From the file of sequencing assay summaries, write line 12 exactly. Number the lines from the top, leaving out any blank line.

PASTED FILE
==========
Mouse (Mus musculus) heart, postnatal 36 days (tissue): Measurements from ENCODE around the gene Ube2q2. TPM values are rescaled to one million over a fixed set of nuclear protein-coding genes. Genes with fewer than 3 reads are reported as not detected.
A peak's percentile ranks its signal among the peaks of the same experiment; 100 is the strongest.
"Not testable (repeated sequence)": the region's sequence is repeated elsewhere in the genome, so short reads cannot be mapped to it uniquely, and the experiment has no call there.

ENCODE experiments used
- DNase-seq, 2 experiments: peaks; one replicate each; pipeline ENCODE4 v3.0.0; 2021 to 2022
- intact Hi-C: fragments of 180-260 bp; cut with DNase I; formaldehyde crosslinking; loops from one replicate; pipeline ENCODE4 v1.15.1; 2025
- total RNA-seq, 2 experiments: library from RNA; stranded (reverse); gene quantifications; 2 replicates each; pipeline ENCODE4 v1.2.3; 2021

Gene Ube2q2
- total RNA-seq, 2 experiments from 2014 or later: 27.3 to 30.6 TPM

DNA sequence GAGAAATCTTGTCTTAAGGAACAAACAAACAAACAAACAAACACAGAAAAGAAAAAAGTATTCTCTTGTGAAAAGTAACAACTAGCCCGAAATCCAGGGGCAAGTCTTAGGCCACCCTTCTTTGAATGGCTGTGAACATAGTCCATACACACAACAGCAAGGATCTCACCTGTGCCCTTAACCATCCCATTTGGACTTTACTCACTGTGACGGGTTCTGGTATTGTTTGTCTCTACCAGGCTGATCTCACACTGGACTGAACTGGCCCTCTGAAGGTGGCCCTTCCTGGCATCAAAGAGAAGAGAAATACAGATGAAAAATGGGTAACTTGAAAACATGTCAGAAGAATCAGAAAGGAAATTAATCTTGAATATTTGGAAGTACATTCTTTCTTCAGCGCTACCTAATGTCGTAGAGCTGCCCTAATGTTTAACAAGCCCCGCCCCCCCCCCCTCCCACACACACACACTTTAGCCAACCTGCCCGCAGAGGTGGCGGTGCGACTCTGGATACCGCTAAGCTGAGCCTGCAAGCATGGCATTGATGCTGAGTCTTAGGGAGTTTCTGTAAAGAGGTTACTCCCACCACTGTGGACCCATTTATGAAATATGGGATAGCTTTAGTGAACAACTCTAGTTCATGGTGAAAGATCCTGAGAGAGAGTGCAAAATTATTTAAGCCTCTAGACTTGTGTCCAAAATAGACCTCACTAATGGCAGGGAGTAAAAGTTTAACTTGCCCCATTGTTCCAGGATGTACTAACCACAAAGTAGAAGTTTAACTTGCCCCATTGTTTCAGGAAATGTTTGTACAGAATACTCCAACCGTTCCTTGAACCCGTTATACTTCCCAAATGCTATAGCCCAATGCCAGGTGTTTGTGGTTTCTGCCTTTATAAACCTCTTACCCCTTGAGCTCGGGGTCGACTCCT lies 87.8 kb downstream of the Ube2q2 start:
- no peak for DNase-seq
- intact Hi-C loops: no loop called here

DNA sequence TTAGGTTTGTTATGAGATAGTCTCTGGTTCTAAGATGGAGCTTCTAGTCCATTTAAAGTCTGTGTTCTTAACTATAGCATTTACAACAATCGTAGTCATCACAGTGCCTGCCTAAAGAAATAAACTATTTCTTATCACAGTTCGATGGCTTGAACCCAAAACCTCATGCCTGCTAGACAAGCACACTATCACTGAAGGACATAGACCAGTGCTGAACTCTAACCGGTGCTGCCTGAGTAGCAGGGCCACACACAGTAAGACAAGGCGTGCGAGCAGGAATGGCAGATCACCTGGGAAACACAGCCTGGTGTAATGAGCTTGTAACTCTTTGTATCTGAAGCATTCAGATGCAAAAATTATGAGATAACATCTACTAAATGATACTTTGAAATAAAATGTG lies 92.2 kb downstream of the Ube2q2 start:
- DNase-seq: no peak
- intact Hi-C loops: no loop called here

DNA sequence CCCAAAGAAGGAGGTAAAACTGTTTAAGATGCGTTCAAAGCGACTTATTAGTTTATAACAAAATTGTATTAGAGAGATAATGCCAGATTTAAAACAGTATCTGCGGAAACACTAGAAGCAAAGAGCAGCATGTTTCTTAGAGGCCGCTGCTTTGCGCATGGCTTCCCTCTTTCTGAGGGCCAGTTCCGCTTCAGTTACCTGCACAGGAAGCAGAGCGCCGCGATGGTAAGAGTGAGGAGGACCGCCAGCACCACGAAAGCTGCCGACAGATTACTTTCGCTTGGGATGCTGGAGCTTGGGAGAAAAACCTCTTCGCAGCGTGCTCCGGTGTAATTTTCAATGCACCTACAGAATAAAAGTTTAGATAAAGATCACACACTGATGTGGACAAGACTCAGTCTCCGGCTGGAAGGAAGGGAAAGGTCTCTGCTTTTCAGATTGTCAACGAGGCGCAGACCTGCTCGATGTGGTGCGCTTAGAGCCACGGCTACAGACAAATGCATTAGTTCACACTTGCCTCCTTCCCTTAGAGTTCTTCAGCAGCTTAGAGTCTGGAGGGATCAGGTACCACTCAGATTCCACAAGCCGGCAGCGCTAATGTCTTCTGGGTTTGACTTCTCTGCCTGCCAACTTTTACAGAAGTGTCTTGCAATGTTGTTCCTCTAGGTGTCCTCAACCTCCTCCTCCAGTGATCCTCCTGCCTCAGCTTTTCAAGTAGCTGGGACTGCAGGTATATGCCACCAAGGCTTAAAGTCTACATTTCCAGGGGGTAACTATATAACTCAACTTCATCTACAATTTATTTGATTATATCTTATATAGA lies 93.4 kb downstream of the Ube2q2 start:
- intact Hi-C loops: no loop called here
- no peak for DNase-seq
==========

- intact Hi-C loops: no loop called here